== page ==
Gov. Jerry Brown took a well-deserved victory lap in Thursday's State of the State address, proudly declaring that California is back on track fiscally even as he urged restraint in spending and the passage of new laws to help maintain that restraint.

It's too early to declare the state's economy fixed, but Californians have to hand it to Brown: In his three years in office, he's managed to dramatically change our fiscal outlook for the better. There was no talk of closing parks. No borrowing to plug holes in prison budgets. No slashing of programs or proposals for controversial ballot measures. Instead, in a refreshing change, we heard a governor sing California's praises, and Brown did so eloquently. He thanked the Legislature for passing pension and workers' compensation reforms, as well as difficult and controversial prison realignment. And Brown thanked voters for approving tax increases that seem to actually promise budget stability.

Brown's address had some cautionary notes. The governor urged lawmakers to show restraint in spending as the state's economic outlook improves further, and to resist the urge to fund programs that likely would only be defunded in the next downturn. He also warned against adding new laws to the myriad that already exist. Instead, Brown said, the Legislature ought to focus on the big picture, focusing attention on big and long-delayed projects that the state desperately needs in order to get its economic engines humming: new water conveyance, high-speed rail, education reform, and a continued focus on climate change and the implementation of health care reform. Brown earned a standing ovation when he declared that he won't allow the state's students to be the primary financiers of the state's higher education system.

The speech, largely a restatement of Brown's previously established priorities, earned plaudits from Democrats and Republicans alike -- bipartisan agreement that is, in itself, a significant achievement. One of the few exceptions was Bakersfield Assemblywoman Shannon Grove, who found only negative things to say. She blamed the governor and unions for new taxes that she said would hurt small business and declared that only a better business climate will improve the state's outlook.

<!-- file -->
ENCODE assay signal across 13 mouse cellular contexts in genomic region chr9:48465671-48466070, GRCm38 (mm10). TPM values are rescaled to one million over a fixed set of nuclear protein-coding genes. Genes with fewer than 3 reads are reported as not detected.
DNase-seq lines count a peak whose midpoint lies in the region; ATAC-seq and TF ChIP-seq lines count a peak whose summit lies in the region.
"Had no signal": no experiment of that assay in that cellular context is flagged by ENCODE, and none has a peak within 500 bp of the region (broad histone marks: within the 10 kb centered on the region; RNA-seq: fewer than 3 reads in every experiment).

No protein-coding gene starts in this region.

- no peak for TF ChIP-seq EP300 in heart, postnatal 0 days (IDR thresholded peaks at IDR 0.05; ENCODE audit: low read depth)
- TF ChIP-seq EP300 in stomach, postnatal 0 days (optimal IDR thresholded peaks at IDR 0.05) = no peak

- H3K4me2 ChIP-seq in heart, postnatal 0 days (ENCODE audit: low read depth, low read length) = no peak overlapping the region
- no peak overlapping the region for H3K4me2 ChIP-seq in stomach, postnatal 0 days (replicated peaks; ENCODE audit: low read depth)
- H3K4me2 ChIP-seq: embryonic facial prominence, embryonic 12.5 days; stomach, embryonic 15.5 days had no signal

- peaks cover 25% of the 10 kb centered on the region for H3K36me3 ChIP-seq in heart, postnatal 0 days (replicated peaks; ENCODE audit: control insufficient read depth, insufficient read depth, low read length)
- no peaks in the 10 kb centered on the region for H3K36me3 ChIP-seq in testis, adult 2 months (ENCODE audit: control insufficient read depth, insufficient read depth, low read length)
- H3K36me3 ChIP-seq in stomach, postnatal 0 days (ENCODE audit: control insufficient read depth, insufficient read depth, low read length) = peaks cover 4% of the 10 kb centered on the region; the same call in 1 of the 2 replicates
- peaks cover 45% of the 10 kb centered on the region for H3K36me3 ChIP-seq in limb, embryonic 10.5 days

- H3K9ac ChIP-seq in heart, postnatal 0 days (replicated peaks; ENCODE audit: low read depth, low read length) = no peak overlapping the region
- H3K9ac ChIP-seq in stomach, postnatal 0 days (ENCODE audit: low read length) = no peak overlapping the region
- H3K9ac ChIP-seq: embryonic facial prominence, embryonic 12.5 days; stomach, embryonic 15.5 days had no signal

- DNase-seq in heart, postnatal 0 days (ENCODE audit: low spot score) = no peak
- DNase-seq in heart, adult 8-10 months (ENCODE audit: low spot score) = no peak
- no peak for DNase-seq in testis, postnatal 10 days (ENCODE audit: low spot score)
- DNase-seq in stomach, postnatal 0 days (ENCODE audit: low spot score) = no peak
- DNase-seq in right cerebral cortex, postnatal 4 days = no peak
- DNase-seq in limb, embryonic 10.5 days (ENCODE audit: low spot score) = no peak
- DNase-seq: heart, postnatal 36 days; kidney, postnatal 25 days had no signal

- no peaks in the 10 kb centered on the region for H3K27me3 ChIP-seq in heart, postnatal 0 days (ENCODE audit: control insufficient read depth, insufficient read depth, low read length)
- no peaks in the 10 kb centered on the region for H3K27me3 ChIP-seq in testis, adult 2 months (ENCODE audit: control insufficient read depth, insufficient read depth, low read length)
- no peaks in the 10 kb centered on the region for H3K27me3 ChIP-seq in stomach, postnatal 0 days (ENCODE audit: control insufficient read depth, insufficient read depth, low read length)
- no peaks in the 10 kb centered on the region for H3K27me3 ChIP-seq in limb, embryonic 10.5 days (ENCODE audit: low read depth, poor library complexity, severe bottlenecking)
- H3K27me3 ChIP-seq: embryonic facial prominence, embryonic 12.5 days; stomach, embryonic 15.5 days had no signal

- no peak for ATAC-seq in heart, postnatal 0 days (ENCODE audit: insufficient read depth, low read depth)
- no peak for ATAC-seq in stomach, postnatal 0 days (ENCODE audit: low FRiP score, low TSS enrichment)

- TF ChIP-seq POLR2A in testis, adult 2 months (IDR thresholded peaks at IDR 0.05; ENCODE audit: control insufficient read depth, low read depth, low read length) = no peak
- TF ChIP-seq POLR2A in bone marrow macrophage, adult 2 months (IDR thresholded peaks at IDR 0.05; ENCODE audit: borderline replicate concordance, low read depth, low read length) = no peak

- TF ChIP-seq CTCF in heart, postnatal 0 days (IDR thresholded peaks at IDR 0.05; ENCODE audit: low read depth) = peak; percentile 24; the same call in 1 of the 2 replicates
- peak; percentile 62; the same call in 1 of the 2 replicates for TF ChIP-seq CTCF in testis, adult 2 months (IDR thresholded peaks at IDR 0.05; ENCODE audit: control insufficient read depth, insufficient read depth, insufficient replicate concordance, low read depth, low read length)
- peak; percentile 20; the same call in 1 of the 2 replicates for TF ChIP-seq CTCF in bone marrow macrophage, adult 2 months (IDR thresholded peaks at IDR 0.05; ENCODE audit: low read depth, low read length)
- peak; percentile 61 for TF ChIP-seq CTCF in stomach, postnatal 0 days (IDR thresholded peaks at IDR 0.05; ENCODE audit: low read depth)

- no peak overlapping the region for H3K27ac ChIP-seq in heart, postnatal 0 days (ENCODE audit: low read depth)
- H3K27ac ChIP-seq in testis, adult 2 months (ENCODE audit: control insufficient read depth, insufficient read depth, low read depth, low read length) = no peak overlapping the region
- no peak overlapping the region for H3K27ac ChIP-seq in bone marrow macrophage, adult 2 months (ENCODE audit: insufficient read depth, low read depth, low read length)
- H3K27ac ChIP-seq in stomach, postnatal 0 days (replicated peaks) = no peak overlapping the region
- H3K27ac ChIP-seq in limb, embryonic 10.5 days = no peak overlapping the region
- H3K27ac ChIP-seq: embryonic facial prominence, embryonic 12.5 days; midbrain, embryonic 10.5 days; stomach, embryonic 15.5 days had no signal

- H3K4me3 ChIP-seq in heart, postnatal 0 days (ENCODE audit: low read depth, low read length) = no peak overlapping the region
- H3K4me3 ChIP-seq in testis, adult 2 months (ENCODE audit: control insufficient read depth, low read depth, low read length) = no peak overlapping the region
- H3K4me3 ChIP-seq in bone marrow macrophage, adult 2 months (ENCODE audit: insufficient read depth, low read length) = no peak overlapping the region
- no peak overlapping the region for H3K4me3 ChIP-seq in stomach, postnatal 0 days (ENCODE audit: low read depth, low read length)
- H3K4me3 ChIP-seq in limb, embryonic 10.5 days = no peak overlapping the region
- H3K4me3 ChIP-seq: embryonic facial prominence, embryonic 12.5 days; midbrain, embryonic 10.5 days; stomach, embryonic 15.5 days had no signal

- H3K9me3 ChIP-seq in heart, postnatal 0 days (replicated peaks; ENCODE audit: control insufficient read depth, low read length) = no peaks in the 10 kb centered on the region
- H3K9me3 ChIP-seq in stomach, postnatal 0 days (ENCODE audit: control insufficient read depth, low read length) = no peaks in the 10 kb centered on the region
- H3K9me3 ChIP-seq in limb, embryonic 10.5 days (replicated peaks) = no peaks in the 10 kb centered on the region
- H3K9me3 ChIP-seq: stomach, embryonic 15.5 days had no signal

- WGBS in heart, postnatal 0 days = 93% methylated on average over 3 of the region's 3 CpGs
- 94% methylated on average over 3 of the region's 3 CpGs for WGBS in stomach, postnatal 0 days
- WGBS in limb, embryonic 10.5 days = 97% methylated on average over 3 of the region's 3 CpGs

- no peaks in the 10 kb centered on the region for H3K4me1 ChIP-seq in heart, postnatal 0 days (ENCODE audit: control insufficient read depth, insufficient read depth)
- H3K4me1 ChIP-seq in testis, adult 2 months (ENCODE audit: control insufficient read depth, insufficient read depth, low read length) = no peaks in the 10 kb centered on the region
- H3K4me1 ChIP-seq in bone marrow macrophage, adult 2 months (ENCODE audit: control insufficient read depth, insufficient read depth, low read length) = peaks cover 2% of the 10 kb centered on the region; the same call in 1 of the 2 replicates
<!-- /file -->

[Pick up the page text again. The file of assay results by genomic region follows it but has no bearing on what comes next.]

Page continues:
That's a narrow view. From May to November, the state had seven straight months of job growth. In fiscal year 2011-12, California led the nation in job growth, giving the state its largest one-year jump since 2000. It's true that challenges remain. The state has the nation's third highest unemployment rate, at 9.8 percent. But Grove's stick-in-the-mud insistence that only preferential treatment for business can save the state ignores reality.

Not all the reforms Brown has ushered in have been perfect or guarantee success over the long haul. Pension reform, to name one, didn't go far enough, and we lament that new taxes are being borne primarily by top earners, perpetuating a system that leaves state revenues vulnerable to market volatility. But there's no denying that the state's newfound fiscal stability is a good thing, for its residents and its businesses. So is paying down the state's wall of debt, investing in roads, securing our water supply, and improving the quality and efficiency of our education system.

The state stands on significantly more solid ground than in years past and Brown deserves credit for much of the improvement.